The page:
By 1907–08 Hobbs was playing Test cricket for England. He scored 83 in his first Test, and his international career continued until 1930. After some mixed Test performances, Hobbs' success against South African googly bowlers meant that his place was secure, and in 1911–12, he scored three centuries in the series against Australia. Afterwards, he was regarded as the best batsman in the world until the mid-1920s.

In county cricket, Hobbs developed an attractive, attacking style of play where he scored quickly, and he was very successful in the years approaching the First World War. After the war, Hobbs was again successful against Australia, but his career was threatened by appendicitis which caused him to miss most of the 1921 season. When he returned, he was more cautious as a batsmen and concentrated on safer, more defensive play. Yet he continued to be successful in Test and domestic cricket. He retired from Tests in 1930 but continued to play for Surrey until 1934.

StateLibQld 1 233104 Autographed photograph of the English batsmen, Jack Hobbs and Herbert Sutcliffe, 1928 Cropped
Hobbs and Sutcliff coming out to bat for England against Australia, Brisbane 1928.

An opening batsman, Hobbs established several effective opening partnerships; with Tom Hayward and Andy Sandham for Surrey, and with Wilfred Rhodes and Herbert Sutcliffe for England. His partnership with Sutcliffe was the most effective in Test history. Contemporaries rated Hobbs extremely highly, and critics continue to list him among the best batsmen of all time.

Retirement and final years

Following his retirement from cricket in 1934, Hobbs continued to work as a journalist, first with Jack Ingham then with Jimmy Bolton as his ghostwriters. He accompanied the MCC team to Australia in 1936–37 and published four books which sold well in the 1930s. In addition, he produced two ghostwritten autobiographies, but generally avoided self-publicity or controversy. He continued to work at his sports shop and he and Ada moved home several times. By the mid-1930s, his wife was becoming mentally and physically frail. Hobbs supported several charities in his spare time and continued to play cricket at club and charity level.

During the Second World War, Hobbs served in the Home Guard at New Malden. In 1946, Hobbs became the first professional to be elected to the Surrey committee. The same year, he and his wife moved to Hove, following several years of health concerns and worries over his business and children. Ada's health continued to deteriorate, and the couple spent some time in South Africa in an attempt to aid her recuperation.

In 1953, Hobbs was knighted, the first professional cricketer to be so honoured. He was reluctant to accept it and only did so when convinced that it was an honour to all professional cricketers, not just himself. In the same year, John Arlott formed the "Master's Club", a group of Hobbs' admirers who met regularly to celebrate him. Hobbs remained active into the 1960s, including working in his shop. By the late 1950s, Ada required the use of a wheelchair, and Hobbs spent most of his time caring for her. She died in March 1963.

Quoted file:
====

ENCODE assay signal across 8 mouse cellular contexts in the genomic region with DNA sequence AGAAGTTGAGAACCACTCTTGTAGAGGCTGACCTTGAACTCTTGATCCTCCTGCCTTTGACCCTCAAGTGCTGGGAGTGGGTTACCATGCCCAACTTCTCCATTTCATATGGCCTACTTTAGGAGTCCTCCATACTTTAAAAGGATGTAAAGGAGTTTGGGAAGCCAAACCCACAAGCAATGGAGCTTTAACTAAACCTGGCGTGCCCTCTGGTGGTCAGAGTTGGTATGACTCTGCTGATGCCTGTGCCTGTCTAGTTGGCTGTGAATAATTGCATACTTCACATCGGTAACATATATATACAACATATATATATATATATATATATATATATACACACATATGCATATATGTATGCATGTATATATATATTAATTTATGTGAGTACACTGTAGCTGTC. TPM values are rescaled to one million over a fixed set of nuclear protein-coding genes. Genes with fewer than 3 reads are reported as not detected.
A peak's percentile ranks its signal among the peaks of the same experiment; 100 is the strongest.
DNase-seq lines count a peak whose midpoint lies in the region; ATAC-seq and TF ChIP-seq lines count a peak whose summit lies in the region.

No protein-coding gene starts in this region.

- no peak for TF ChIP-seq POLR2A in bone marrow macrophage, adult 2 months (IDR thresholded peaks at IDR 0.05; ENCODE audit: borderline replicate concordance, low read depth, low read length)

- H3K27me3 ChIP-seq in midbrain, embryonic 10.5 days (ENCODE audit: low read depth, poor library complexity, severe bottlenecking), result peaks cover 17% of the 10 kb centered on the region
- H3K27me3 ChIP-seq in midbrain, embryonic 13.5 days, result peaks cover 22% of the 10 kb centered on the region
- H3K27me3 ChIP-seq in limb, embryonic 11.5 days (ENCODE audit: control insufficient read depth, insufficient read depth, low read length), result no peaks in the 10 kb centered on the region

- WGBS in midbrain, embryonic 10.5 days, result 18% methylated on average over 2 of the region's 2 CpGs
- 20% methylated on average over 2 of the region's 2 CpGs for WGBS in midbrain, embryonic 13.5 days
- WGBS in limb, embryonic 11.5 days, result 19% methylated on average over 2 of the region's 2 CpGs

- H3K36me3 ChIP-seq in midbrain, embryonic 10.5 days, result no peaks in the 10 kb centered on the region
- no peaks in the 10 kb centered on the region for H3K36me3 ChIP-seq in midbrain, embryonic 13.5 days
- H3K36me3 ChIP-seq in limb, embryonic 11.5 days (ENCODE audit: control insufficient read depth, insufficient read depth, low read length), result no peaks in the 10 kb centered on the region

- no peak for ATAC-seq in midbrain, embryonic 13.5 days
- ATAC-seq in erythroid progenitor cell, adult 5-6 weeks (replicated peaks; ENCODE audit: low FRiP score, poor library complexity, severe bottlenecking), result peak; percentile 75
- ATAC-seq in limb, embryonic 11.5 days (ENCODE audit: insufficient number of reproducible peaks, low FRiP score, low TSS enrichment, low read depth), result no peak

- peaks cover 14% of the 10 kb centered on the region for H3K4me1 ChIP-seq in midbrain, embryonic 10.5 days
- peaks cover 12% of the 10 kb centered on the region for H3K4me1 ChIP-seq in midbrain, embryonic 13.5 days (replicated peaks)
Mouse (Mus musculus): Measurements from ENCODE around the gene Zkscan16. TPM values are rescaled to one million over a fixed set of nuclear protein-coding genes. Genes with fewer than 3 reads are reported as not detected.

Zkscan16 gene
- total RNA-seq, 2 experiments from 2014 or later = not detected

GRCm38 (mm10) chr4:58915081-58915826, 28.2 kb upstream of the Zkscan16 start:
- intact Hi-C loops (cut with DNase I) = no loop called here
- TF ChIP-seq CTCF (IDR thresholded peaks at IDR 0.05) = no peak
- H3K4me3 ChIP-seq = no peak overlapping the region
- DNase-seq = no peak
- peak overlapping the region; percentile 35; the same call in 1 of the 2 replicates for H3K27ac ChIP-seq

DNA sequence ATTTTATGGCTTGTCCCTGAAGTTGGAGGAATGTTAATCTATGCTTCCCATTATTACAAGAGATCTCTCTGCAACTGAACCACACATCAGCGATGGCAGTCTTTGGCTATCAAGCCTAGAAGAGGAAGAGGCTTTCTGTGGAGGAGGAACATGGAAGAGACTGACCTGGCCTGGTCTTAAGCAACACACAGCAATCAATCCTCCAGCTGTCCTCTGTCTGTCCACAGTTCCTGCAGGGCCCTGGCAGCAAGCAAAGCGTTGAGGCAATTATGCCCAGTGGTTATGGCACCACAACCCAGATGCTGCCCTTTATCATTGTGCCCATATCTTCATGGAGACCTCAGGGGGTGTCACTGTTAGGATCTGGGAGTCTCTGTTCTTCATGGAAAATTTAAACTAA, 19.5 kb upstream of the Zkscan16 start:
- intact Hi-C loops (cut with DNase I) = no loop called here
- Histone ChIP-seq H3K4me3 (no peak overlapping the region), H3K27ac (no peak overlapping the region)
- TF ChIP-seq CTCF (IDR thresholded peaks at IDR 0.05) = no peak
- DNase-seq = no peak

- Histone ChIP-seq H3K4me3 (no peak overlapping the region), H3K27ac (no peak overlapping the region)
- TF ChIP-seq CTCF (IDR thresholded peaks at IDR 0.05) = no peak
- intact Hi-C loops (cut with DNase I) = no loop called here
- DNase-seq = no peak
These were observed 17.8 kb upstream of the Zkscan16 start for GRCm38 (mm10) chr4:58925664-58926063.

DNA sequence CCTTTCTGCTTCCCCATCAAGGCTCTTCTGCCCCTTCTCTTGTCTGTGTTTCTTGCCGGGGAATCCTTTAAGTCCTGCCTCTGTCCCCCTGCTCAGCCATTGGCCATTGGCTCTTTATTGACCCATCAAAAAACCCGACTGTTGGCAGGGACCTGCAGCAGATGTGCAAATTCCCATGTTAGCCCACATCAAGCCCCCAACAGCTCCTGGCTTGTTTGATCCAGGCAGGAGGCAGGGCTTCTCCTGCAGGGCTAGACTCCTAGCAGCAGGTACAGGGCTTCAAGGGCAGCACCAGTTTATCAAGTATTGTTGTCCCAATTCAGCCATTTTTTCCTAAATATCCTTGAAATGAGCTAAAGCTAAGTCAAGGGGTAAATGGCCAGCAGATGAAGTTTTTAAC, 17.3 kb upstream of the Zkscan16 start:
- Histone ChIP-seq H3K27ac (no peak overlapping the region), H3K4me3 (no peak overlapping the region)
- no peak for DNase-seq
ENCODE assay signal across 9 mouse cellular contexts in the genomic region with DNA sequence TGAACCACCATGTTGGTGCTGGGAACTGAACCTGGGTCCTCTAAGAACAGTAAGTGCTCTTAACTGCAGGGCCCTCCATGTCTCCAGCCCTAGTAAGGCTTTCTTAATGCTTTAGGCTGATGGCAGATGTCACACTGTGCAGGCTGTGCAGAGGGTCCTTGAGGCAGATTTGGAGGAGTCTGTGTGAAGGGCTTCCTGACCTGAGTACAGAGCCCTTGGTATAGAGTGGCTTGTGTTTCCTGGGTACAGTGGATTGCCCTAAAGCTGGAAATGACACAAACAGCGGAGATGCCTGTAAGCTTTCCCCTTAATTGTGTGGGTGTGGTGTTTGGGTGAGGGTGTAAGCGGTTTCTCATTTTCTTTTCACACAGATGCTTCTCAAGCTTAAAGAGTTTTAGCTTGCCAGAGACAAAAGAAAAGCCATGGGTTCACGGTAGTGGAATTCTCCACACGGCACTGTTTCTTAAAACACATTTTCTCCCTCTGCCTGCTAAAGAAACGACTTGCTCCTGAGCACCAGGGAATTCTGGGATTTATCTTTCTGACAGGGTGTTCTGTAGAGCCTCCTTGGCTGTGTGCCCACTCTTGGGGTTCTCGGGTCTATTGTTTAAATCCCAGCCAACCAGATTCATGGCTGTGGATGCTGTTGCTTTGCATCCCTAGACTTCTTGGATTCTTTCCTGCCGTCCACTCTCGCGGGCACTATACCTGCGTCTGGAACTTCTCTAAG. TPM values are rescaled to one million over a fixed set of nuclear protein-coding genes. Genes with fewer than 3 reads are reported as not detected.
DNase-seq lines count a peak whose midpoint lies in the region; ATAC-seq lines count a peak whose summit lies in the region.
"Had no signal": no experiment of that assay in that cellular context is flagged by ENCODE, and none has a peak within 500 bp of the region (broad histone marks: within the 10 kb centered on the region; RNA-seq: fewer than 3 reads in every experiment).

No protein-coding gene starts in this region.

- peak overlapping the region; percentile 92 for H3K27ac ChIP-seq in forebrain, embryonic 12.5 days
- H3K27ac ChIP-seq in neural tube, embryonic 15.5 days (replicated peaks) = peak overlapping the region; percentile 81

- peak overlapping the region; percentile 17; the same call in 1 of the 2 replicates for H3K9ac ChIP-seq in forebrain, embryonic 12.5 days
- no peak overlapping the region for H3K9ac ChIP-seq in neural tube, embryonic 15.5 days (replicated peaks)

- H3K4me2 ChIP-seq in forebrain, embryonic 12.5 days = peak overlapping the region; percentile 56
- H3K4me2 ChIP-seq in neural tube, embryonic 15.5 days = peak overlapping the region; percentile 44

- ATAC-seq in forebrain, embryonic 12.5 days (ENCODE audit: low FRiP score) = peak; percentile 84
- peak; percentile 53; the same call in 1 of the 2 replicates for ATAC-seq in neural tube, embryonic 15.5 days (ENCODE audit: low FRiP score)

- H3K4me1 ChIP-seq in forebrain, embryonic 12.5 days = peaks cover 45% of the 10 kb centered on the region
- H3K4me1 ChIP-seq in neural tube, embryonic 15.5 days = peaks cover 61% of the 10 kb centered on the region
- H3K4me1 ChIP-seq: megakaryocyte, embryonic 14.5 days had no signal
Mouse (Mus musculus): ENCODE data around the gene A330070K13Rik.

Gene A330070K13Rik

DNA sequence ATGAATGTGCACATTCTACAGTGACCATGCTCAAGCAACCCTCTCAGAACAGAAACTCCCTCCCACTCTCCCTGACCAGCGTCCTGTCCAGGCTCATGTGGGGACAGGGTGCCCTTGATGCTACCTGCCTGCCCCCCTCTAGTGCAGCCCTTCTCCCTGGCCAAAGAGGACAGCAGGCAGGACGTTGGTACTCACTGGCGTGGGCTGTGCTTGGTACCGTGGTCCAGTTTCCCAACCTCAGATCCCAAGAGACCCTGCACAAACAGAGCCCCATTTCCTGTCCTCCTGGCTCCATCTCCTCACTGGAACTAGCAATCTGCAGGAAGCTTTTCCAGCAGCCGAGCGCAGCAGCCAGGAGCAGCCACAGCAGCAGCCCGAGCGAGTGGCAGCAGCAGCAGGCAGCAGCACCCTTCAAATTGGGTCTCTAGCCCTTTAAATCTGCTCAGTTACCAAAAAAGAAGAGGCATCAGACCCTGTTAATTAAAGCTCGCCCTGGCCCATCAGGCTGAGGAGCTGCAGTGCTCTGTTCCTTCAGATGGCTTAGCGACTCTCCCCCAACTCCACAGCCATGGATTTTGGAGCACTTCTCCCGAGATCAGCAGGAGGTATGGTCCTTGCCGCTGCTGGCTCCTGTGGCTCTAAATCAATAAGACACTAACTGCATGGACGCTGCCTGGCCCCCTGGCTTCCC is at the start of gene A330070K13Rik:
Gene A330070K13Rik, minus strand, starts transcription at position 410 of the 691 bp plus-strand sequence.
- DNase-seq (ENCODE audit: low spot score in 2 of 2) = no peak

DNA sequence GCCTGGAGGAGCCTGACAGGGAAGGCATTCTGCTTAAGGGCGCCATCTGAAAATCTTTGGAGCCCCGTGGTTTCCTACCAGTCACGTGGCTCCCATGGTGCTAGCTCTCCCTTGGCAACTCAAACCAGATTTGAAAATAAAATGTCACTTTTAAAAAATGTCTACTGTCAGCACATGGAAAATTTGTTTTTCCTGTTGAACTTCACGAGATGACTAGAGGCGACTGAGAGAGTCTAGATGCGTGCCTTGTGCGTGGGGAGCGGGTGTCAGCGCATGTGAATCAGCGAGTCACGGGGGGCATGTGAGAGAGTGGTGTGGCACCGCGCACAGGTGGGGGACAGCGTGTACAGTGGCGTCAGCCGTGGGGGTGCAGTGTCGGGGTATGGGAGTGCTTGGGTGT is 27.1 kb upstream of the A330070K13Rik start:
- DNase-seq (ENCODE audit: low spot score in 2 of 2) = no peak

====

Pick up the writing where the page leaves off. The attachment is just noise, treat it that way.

Hobbs' own health began to fail shortly afterwards, and he died on 21 December 1963 at the age of 81. He left £19,445 (£433,263 in 2021 terms) in his will and was buried in Hove Cemetery. A memorial service was held at Southwark Cathedral in February 1964.

Personal life

Wife and son of Jack Hobbs 2
Hobbs' wife and son in 1925

In 1900, Hobbs met Ada Ellen Gates, a cobbler's daughter, at an evening church service held in St Matthew's, Cambridge. The couple married on 26 September 1906 at the church in which they met. Hobbs so disliked being separated from his wife during cricket tours that in later years she often accompanied the team overseas. They had four children: Jack, born in 1907, Leonard in 1909, Vera in 1913 and Ivor in 1914.

Style and technique

Hobbs had a batting technique which critics regarded as ideal. His success was based on fast footwork, an ability to play many different shots, and excellent placement of the ball. His technical ability allowed him to prosper at a relatively late age for a cricketer. He was particularly successful on difficult pitches for batting.

Reputation and legacy

Hobbs was twice selected as Wisden's Cricketer of the Year, in 1909 and 1926; only he and Pelham Warner have received this award twice. In 1963, Neville Cardus chose him as one of the best six cricketers of the previous 100 years, to mark Wisden's centenary. More recently, Hobbs was selected by a panel of experts in 2000 as one of five Wisden cricketers of the 20th century. In 2009, he was selected by cricket historians and writers as a member of England's all-time best team, and included in a similar team to represent the best players worldwide in the history of cricket. Hobbs' Test batting average of 56.94 remained as of 2016 the sixth best among batsmen to have passed 5,000 runs, despite a rise in the number of batsmen who average more than 50 since 2000. Among openers who have scored 5,000 Test runs, he has the third best average behind Sutcliffe and Len Hutton. He was comfortably the leading Test run-scorer during his career, and had the highest number of Test runs at the time of his retirement. Between 1910 and 1929, he averaged 65.55 in Test cricket.

Among his contemporaries, Hobbs was regarded as modest and kind, and never criticised other players. He avoided confrontation, although he was "quietly determined", according to Wisden, and tried to avoid publicity.